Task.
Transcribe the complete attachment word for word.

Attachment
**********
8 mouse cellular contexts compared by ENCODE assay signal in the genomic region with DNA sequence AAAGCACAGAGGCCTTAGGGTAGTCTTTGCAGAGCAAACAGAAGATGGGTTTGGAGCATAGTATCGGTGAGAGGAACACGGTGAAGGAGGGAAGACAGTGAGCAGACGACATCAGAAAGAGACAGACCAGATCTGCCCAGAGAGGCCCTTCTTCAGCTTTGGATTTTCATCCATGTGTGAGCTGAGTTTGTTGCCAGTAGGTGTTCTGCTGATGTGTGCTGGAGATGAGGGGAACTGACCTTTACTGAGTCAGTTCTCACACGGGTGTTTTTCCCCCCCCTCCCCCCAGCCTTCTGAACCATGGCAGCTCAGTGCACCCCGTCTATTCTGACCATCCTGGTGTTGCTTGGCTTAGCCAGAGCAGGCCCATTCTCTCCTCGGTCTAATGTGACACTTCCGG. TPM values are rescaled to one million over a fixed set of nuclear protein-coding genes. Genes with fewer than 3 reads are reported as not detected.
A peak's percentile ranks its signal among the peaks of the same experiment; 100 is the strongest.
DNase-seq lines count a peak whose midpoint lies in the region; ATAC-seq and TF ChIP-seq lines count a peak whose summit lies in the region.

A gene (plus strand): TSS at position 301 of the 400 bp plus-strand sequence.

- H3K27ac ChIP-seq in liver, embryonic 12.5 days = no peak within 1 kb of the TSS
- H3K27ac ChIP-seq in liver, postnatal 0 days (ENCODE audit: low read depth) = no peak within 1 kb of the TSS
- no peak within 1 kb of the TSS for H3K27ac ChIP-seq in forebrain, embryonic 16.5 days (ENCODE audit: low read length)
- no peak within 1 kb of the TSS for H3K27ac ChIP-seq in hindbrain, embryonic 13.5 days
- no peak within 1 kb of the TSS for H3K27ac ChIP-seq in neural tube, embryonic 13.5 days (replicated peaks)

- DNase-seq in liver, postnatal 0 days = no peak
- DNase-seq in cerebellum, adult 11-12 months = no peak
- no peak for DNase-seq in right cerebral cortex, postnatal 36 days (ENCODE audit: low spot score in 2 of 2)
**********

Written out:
8 mouse cellular contexts compared by ENCODE assay signal in the genomic region with DNA sequence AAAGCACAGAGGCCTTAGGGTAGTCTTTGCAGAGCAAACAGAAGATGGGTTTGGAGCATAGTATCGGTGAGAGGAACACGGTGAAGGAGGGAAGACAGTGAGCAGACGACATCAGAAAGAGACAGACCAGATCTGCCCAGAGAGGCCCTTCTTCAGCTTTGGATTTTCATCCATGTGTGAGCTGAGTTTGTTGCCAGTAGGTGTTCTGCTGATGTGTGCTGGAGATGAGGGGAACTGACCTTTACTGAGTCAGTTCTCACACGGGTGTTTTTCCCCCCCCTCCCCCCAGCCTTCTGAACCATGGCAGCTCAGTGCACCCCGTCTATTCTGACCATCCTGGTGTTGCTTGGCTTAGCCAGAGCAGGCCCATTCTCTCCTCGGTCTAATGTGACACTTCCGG. TPM values are rescaled to one million over a fixed set of nuclear protein-coding genes. Genes with fewer than 3 reads are reported as not detected.
A peak's percentile ranks its signal among the peaks of the same experiment; 100 is the strongest.
DNase-seq lines count a peak whose midpoint lies in the region; ATAC-seq and TF ChIP-seq lines count a peak whose summit lies in the region.

A gene (plus strand): TSS at position 301 of the 400 bp plus-strand sequence.

- H3K27ac ChIP-seq in liver, embryonic 12.5 days = no peak within 1 kb of the TSS
- H3K27ac ChIP-seq in liver, postnatal 0 days (ENCODE audit: low read depth) = no peak within 1 kb of the TSS
- no peak within 1 kb of the TSS for H3K27ac ChIP-seq in forebrain, embryonic 16.5 days (ENCODE audit: low read length)
- no peak within 1 kb of the TSS for H3K27ac ChIP-seq in hindbrain, embryonic 13.5 days
- no peak within 1 kb of the TSS for H3K27ac ChIP-seq in neural tube, embryonic 13.5 days (replicated peaks)

- DNase-seq in liver, postnatal 0 days = no peak
- DNase-seq in cerebellum, adult 11-12 months = no peak
- no peak for DNase-seq in right cerebral cortex, postnatal 36 days (ENCODE audit: low spot score in 2 of 2)